Nighy is one of my favorite actors and he’s essentially entertaining in everything he does. He can be light and charming, or dark and menacing as he is here. He makes for a fine demon prince, urbane and charming on the surface but with a whole load of delicious evil below it. Something tells me that a movie about his character would have been much more fun. Strahovsky, best known as the love interest in the TV show Chuck, looks pretty good on the big screen. I think she’ll make the transition just fine if that’s where she wants to go. Sadly, all three of these fine actors deserved better (as does Miranda Otto as the wishy-washy gargoyle queen).

In movies like Legion and Max Payne we get a very similar background story with a very similar look to both movies, and this one doesn’t really distinguish itself from those other two (and a whole mess o’ B-movies with similar themes). While some of the effects are nice and the leading actors do their job, the dialogue can be cringeworthy and you get the sense that director Beattie – who has some pretty good movies to his credit – lost a whole lot of battles to the producers and/or studio. In any case, this is bound to be heading to home video pretty quickly and while I won’t say it’s a complete waste of your time, you might be better off waiting for it to be a cheaper ticket than the ten dollars plus for the 3D version that are out there now.

REASONS TO GO: Bill Nighy is always entertaining. Aaron Eckhart is a solid leading man. Some nice eye candy.

REASONS TO STAY: Plot is very much paint-by-numbers. All concept and no substance.

FAMILY VALUES:  Throughout the movie there’s plenty of action and violence although not much gore.

TRIVIAL PURSUIT: The monster was given the name Adam in Mary Shelley’s original novel. Few of the movies have utilized it but this one does.

CRITICAL MASS: As of 2/4/14: Rotten Tomatoes: 5% positive reviews. Metacritic: 30/100.

COMPARISON SHOPPING: Constantine

FINAL RATING: 4/10

NEXT: Labor Day

New Releases for the Week of January 24, 2014


I, FrankensteinI, FRANKENSTEIN

(Lionsgate) Aaron Eckhart, Bill Nighy, Yvonne Strahovsky, Miranda Otto, Jai Courtney, Socratis Otto, Kevin Grevioux, Bruce Spence, Caitlin Stasey. Directed by Stuart Beattie

Caught in a war between Heaven and Hell with all of humanity hanging in the balance, the creation of Victor Frankenstein is sought to choose sides. With the secrets that brought him life re-discovered and an army of creatures like him set to tip the balance, the Creature’s assistance could be the difference between survival for the human race and utter annihilation but on which side will he fight – assuming he fights at all?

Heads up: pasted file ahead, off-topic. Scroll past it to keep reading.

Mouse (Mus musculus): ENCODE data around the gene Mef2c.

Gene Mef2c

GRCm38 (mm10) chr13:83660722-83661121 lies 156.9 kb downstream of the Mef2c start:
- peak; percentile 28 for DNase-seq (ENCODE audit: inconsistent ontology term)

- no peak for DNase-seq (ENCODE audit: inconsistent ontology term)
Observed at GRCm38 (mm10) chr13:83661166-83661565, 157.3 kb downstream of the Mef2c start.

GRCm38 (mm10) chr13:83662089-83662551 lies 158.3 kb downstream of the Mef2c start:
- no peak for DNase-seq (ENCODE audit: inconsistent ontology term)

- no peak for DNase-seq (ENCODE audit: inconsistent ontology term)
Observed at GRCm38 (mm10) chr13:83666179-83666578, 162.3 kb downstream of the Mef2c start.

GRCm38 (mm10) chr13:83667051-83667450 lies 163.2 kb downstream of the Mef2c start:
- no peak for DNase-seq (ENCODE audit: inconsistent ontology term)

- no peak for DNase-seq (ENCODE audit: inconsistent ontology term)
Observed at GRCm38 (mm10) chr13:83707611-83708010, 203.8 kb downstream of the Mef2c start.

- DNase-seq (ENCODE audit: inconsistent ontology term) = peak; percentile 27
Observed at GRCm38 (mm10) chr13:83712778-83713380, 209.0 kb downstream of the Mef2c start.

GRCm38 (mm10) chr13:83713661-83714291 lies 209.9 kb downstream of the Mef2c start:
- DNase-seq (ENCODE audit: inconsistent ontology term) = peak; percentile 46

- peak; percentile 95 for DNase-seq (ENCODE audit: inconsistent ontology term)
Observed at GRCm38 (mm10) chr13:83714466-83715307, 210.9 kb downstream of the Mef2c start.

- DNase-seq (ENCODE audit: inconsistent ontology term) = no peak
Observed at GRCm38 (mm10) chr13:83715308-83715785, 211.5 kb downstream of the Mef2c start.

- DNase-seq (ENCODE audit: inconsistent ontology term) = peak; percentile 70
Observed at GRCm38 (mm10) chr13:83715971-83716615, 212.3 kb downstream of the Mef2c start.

See the trailer and a clip here.

For more on the movie this is the website.

Release formats: Standard, 3D, IMAX (opens Thursday)

Genre: Horror Action

Rating: PG-13 (for sequences of intense fantasy action and violence throughout)

Gimme Shelter

(Roadside Attractions) Vanessa Hudgens, Rosario Dawson, Brendan Fraser, James Earl Jones. A pregnant teenager, trying to navigate her life on the harsh streets, is taken in by a shelter after being rejected by her father and escaping from her drug-abusing mother. There she finds sisterhood, empowerment and support the likes of which she’s never known. Based on a true story.

See the trailer here.

For more on the movie this is the website.

Release formats: Standard

Genre: Drama

Rating: PG-13 (for mature thematic material involving mistreatment, some drug content, language and violence – all concerning teens)

The Invisible Woman

(Sony Classics) Ralph Fiennes, Felicity Jones, Kristin Scott Thomas, Tom Hollander. Acclaimed author Charles Dickens was beloved by all of England, penning such all-time classic works as Oliver Twist, A Tale of Two Cities and A Christmas Carol. However behind his public facade he was carrying on an affair for 13 years up to the time of his death with a younger woman who would chafe under the great man’s shadow.

See the trailer, clips and a featurette here.

For more on the movie this is the website.

Release formats: Standard

Genre: Biographical Drama

Rating: R (for some sexual content)

Jai Ho

(Eros International) Salman Khan, Tabu, Sana Khan, Daisy Shah. A former army officer decides to use his skills to help the people of India and take on those who would oppress them. A remake of the Telugu film Stalin.

See the trailer here.

For more on the movie this is the website.

Release formats: Standard

Genre: Bollywood

Rating: NR